By Geoff Kirbyson
Downtown Winnipeg has come a long way, baby, since a group of protesters formed a human chain around the Eaton’s Building to give it a 40-hour hug back in 2001.
Since then, more than $2 billion has been spent on new construction - including a little facility now called Bell MTS Place where Eaton’s used to stand and where the Winnipeg Jets now play - upgrading heritage buildings and retrofitting office, commercial and retail space in and around the central business district.
The combination has sparked an unprecedented jump in the number of people who not only work downtown but live there, too. Over the last five years, the downtown population has grown by 7 per cent to nearly 17,000.
Trevor Clay, chair of the WinnipegREALTORS commercial division, remembers the days before the new Manitoba Hydro headquarters, the SHED (Sports, Hospitality & Entertainment District) and the Canadian Museum for Human Rights.
“You had office tenants leaving downtown to set up shop in the southwest because companies wanted to go to the suburbs where they had cheap parking and were close to good restaurants. Now some of the best restaurants are downtown and people are going to Bell MTS Place for Jets and Moose games and concerts. There are many reasons to come downtown now,” he said.
In fact, Clay, who is also a principal at Capital Commercial Real Estate Services, a Winnipeg-based commercial brokerage and property management company, believes Winnipeg’s downtown is in as good shape as it’s ever been.
“There’s lots of positive activity and private investment and lots of demand for residential and retail space,” he said.
Clay will be hosting a commercial real estate panel at the WinnipegREALTORS annual Forecast Breakfast, which takes place Feb. 7 at 8:30 a.m. at Canad Inns Polo Park. Much of the focus will be on problems that stakeholders would have begged to deal with just a few years ago.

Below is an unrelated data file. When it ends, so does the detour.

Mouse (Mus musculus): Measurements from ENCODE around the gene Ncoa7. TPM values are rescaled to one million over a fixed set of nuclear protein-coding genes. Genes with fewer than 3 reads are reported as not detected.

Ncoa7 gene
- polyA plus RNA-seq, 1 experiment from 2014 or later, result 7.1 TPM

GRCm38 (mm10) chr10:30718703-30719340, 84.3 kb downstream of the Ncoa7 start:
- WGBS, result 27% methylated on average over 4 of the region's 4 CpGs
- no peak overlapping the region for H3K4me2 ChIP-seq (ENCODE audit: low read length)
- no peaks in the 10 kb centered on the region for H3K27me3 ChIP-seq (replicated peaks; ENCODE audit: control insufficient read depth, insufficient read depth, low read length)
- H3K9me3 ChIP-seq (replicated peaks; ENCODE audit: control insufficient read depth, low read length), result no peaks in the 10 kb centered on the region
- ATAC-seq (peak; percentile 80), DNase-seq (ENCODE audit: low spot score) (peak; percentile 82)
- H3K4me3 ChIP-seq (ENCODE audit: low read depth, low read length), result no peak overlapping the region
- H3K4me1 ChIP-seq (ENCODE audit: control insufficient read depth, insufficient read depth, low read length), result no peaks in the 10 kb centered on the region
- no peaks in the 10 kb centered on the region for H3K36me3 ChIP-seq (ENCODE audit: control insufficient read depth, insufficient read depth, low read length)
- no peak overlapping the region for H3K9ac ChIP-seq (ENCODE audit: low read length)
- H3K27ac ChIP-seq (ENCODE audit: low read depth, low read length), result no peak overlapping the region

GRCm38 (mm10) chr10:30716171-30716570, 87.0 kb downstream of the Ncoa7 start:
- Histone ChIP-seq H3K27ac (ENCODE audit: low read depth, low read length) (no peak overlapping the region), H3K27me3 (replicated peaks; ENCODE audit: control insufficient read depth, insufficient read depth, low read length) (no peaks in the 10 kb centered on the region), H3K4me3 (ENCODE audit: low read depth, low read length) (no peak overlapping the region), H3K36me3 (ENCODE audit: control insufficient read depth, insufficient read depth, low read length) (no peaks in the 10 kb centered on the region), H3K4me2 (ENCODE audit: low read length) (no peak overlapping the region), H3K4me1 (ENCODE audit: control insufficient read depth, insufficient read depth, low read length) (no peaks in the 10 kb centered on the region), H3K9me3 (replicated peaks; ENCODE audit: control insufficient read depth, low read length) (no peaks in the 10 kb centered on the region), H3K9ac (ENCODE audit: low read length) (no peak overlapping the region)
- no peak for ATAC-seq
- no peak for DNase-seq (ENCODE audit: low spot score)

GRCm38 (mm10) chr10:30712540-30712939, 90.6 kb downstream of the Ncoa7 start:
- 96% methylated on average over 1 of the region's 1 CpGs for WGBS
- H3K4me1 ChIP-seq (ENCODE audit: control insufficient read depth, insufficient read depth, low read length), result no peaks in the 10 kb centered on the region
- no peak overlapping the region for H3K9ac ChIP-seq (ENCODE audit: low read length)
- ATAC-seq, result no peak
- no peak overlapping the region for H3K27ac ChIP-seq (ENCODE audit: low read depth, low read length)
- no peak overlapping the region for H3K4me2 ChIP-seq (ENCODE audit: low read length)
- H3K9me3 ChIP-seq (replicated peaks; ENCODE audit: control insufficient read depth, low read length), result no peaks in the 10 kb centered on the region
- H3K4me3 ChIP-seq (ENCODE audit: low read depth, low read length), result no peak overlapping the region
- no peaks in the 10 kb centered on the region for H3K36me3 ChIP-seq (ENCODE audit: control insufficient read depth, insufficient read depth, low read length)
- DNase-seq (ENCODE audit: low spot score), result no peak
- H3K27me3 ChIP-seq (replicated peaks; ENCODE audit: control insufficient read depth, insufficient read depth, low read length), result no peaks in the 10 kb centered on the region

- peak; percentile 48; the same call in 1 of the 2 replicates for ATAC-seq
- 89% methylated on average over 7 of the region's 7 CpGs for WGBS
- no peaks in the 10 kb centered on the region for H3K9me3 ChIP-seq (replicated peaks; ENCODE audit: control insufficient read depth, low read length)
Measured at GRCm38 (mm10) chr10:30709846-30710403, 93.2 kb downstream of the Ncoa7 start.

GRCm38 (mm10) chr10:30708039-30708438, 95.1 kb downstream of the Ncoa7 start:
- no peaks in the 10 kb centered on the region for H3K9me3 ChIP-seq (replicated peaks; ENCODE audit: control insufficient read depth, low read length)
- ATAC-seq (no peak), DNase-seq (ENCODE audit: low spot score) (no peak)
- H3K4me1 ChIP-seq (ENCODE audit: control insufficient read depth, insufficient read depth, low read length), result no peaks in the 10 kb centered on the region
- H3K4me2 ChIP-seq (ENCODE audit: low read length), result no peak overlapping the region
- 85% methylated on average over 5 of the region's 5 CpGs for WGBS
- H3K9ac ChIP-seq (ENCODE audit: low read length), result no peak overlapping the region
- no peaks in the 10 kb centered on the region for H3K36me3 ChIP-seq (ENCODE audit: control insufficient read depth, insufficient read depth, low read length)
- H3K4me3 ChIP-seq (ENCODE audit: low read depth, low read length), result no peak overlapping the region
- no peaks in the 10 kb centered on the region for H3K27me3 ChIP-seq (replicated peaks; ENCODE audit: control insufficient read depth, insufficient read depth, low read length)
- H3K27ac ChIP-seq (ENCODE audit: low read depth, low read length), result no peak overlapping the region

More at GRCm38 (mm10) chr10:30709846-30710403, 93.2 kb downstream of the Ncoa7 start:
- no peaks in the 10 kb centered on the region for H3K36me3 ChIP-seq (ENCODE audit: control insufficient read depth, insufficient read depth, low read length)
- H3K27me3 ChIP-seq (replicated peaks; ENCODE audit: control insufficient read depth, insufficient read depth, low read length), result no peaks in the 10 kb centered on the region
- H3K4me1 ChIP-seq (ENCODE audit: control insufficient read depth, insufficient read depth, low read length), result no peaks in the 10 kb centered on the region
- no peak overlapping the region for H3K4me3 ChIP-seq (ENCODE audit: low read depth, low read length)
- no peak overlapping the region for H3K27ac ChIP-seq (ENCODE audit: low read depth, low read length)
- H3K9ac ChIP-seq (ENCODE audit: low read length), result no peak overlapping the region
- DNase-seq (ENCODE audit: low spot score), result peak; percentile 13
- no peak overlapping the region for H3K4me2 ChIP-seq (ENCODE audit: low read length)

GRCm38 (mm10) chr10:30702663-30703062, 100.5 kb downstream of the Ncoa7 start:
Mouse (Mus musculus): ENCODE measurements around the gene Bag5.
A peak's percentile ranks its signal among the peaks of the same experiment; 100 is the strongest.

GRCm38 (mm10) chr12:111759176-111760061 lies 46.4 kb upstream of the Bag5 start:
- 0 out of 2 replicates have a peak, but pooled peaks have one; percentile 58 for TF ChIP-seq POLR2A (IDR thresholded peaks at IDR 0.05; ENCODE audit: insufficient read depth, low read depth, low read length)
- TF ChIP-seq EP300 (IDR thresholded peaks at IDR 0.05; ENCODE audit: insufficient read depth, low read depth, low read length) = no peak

Chief among them is what kind of impact will the True North Square development, currently rising into the skyline on Hargrave Street, have on the three office towers at Portage and Main?
A number of high-profile tenants, such as Scotiabank and law firm Thompson Dorfman Sweatman, have already announced their intentions to relocate to True North Square when it’s completed this summer.
Clay said while there might be a bit of a lag in filling the soon-to-be-empty space at Winnipeg’s most famous corner, the more pressing issue will be landlords of Class B and C office space upping their games.
“We’re seeing a flight to quality. Tenants in older office, industrial and retail spaces are looking to get into better locations. (Those landlords) are going to have to figure out how to compete in a more competitive market,” he said.
The Forecast Breakfast’s commercial real estate panel includes Paul Jordan, CEO of The Forks North Portage Development, who oversees The Forks; Angela Mathieson, president and CEO of the CentreVenture Development Corp., Winnipeg’s downtown redevelopment agency; Tom Janzen, an associate at Scatliff+ Miller+Murray Inc., a local architecture firm; and Sasa Radulovic, a partner at 5468796 Architecture.
Downtown residents are going to have some company at Winnipeg’s biggest tourist attraction in a few years. Jordan said he and his team are entering the final planning stages to redevelop 12 acres of surface parking lots into condos and apartments.
The first phase will be about 300 units but he hopes there will be five times that many by the time everything is built out.
“Since Day 1 at The Forks, there were always plans to have residential. We’re going to create a European-style village with four to six-storey buildings, great little piazzas and public parks,” he said.
Things will be just as busy over at CentreVenture, where the new three-year business plan will focus on realizing the potential of SHED, particularly around True North Square and the surrounding buildings. Mathieson is also eager to build the downtown population.
“We’re very optimistic about the future. We don’t want the momentum to stall. We need to achieve a high level of affordability downtown. The people with the highest propensity to live downtown are younger and they have less income. It’s a real challenge to have housing at a price point that is affordable for that target market.”